Shortly after his arrest in 2016, Gonzales had been accused of drugging, raping and killing Victoria, but after further investigation, Bernalillo County D. A. Raul Torrez was forced to revise the prosecution’s theory of the case, and dropped rape and murder charges against Gonzales. Gonzales is now accused of helping his cousin dismember the body of 10-year-old Victoria Martens after she was reportedly killed by an unidentified man who was looking for Gonzales.


Albuquerque’s FBI Uniform Crime statistics for the years 2008 to 2018 reveal just how bad violent crime has increased in Albuquerque over the last 10 years. Violent crimes include murder, rape, robbery and aggravated assaults. Property Crimes include burglary, larceny and motor vehicle theft. The hard numbers for the last 10 years reflect that crime has not declined much and that like a waive on a beach, it had “ebbed and flowed” over the years.

As of November 20, 2019, there were 72 homicides in Albuquerque. The number of homicides reported each year from 2008 to 2019 are:

2008: 38
2009: 56
2010: 42
2011: 35
2012: 41
2013: 34
2014: 30
2015: 42
2016: 61
2017: 72
2018: 69
2019: 72 homicides as of November 20, 2019

The number of AGGRAVATED ASSAULTS (assaults with deadly weapon) reported each year from 2008 to 2016 are:

2008: 2,960
2009: 2,597
2010: 2,971
2011: 2,910
2012: 2,740
2013: 2,803
2014: 3,121
2015: 3,273
2016: 3,846
2017: 4,213
2018: 3,885

The total number of VIOLENT CRIMES (murder, rape, robbery and aggravated assault combined) reported each year from 2008 to 2018 were:

2008: 4,718
2009: 4,082
2010: 4,291
2011: 4,207
2012: 4,151
2013: 4,322
2014: 4,934
2015: 5,405
2016: 6,245
2017: 7,686 (Aggravated Assaults: 4,213, Non-Fatal Shootings: 470)
2018: 6,789 (Aggravated Assaults: 3,885, Non-Fatal Shootings: 491)


The Bernalillo County District Attorney’s Office has implemented a data collection program called “Ceasefire”. Ceasefire is supposedly a data-driven approach to combat gun violence.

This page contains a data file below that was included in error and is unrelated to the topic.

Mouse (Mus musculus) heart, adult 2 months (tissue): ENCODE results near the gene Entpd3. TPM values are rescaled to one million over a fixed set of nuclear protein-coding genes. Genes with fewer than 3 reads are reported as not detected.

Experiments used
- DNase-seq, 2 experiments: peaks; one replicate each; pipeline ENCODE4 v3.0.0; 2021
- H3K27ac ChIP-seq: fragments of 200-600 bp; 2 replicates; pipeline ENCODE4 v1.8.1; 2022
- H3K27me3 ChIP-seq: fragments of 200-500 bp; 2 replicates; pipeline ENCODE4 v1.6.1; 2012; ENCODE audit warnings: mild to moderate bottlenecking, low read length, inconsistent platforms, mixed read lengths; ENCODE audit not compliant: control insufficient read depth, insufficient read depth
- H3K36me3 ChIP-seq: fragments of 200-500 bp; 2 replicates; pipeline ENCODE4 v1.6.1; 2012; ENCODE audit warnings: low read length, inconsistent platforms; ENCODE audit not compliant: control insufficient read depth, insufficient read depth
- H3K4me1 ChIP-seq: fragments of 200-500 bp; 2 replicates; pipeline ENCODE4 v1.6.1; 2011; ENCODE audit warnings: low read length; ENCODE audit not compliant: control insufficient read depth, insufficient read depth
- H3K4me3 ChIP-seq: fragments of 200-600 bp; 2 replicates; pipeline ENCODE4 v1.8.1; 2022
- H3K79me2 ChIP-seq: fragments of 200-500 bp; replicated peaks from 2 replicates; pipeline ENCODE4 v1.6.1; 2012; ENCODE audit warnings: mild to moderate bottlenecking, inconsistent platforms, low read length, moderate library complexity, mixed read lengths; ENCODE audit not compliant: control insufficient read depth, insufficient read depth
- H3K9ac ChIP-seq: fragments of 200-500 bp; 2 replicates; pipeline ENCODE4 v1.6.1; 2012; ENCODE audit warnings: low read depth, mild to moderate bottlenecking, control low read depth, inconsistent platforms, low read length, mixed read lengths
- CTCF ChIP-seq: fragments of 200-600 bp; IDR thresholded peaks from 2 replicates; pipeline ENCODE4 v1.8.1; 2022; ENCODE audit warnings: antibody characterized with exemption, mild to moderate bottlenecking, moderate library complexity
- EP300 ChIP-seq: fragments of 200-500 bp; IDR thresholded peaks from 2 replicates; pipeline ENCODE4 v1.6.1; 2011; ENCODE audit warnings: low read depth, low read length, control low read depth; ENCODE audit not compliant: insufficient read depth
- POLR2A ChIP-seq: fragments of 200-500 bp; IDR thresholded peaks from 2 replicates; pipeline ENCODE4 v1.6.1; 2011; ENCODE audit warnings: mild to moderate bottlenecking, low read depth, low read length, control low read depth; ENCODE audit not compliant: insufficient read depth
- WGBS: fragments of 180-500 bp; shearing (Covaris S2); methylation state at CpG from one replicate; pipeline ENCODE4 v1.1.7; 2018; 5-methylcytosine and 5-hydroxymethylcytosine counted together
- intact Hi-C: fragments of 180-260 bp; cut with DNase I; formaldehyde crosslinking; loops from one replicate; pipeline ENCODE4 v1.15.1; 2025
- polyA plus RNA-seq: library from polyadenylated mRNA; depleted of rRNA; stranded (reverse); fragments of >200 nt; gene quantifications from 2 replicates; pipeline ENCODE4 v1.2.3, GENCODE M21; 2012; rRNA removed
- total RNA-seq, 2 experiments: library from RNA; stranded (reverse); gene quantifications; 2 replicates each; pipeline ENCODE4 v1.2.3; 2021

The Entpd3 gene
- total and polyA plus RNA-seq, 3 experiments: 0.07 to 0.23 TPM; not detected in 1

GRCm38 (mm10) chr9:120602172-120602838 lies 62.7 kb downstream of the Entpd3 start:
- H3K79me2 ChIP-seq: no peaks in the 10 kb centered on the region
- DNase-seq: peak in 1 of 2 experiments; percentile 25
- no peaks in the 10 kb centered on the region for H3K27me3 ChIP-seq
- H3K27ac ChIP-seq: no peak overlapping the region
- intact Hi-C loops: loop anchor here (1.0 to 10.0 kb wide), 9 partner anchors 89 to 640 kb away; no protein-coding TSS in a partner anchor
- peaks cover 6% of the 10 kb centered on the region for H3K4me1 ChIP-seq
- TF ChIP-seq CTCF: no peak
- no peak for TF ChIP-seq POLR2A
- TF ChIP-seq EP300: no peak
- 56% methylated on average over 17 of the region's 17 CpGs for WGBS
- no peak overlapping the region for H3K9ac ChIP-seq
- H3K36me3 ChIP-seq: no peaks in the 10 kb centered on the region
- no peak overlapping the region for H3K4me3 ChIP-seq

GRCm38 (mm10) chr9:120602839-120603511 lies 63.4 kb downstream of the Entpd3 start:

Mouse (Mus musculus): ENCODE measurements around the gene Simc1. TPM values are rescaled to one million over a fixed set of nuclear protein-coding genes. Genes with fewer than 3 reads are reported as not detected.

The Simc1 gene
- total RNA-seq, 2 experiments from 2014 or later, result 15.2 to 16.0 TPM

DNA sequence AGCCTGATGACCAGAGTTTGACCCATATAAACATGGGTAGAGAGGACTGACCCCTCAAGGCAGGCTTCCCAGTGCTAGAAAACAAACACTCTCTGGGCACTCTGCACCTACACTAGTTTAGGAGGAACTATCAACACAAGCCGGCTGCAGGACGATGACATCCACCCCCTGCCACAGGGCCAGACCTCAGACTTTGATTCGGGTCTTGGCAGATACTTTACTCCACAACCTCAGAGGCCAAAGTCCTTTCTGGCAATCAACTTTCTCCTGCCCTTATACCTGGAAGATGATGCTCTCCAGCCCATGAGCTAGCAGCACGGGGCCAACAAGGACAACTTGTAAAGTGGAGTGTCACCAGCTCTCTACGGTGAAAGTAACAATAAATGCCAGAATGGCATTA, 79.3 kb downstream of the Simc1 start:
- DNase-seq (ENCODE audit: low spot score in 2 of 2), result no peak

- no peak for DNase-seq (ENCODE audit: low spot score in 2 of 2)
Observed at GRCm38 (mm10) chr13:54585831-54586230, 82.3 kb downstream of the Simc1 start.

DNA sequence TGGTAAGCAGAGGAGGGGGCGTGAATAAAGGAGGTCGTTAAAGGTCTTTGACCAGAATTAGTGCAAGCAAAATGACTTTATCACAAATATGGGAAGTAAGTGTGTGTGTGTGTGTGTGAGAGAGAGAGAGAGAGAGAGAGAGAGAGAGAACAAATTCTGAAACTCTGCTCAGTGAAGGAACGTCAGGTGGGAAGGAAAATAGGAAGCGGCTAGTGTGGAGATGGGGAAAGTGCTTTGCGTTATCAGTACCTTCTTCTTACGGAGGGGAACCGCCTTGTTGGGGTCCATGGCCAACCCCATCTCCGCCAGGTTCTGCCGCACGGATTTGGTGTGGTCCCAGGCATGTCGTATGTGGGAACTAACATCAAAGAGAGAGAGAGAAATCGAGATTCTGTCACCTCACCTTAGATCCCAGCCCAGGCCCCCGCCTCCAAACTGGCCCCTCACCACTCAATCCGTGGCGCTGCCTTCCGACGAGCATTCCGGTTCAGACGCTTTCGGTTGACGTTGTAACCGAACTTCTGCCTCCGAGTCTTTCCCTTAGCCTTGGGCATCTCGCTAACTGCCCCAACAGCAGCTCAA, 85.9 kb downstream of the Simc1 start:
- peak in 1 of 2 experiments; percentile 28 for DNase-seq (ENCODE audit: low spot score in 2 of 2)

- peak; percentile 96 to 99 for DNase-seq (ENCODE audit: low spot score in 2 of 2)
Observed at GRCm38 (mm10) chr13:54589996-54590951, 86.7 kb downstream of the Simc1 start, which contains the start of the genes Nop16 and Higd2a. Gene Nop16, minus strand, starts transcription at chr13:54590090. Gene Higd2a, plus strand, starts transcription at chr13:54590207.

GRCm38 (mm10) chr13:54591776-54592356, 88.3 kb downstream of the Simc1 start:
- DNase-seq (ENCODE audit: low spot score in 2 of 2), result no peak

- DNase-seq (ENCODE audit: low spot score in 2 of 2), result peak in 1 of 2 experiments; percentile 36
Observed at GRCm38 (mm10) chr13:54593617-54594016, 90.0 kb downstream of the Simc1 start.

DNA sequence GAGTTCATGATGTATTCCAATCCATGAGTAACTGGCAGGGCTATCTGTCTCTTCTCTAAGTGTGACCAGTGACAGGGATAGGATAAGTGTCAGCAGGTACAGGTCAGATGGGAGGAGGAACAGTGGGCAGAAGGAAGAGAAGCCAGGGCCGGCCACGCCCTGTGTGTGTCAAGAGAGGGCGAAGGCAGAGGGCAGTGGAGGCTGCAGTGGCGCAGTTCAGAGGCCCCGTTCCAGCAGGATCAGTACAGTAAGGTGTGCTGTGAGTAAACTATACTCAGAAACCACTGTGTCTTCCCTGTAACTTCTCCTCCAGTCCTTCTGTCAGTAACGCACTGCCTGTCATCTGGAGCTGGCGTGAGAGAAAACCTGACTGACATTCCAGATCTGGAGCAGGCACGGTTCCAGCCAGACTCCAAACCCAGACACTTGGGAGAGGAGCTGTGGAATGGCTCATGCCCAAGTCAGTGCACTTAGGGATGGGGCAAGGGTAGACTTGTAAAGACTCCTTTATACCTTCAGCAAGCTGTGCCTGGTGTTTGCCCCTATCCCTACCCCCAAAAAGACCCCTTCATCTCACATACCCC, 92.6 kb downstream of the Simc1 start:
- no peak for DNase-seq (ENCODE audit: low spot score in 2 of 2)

According to the DA’s office a breakdown of data from January 1, 2019, to April 23, 2019 is as follows:

There were 101 shootings in which individuals were injured or killed, several of which had multiple victims
114 people were shot, 17 of whom were killed.
95 incidents happened in the city.
6 incidents happened outside the city but within the county.
2 people were shot by law enforcement.
10 cases were self-inflicted shootings.
The shortest time between shootings was 16 minutes.
The longest time was a five-and-a-half-day stretch in early January.
The average number of shootings was just over one shooting per day.
Suspects have been identified in 42 cases, although it’s unclear how many have resulted in an arrest.
There were 27 more shootings so far in 2019 compared to the same time period in 2018 when there were 74 shootings.


During his November 19 press conference, Mayor Keller hinted that his Administration will unveil a new initiative to target violent offenders. If this sounds familiar, it should. This will be the second time in 6 months that Keller has announced a new program to combat violent crime.

On April 8, 2019, Mayor Tim Keller and APD announced efforts that will deal with “violent crime” in the context of it being a “public health issue” and dealing with crimes involving guns in an effort to bring down violent crime in Albuquerque.

Mayor Keller and APD argue that gun violence is a “public health issue” because gun violence incidents have lasting adverse effects on children and others in the community that leads to further problems. APD supposedly is tracking violent crime relying on the same methods used to track auto thefts, weekly reports summarizing shootings, refining policies, and learning from best practices used by other law enforcement agencies. One goal is for APD to examine how guns are driving other crimes, such as domestic violence and drug addiction.

The initiatives announced on April 8, 2019 included:

1. Using data from APD’s Real Time Crime Center to focus on areas with a heavy concentration of gun violence and identify any patterns.
2. Forming units of officers called Problem Response Teams in each area command. The Problem Response Teams will be made up of officers who don’t take calls for service but will be available to help community members as they need it. After a violent crime, the teams, along with Albuquerque Fire Rescue, will visit the neighborhood and provide resources or information.
3. Identifying those who are selling firearms illegally to felons or juveniles.
4. Working with agencies and universities to conduct research on gun violence as a public health issue.
5. Implementing a standardized shooting response protocol that police must follow within the first 72 hours of a reported crime. APD intends to collect and test all casings at shooting scenes and intends to purchase new equipment and technology that can assist detectives in investigating gun crimes.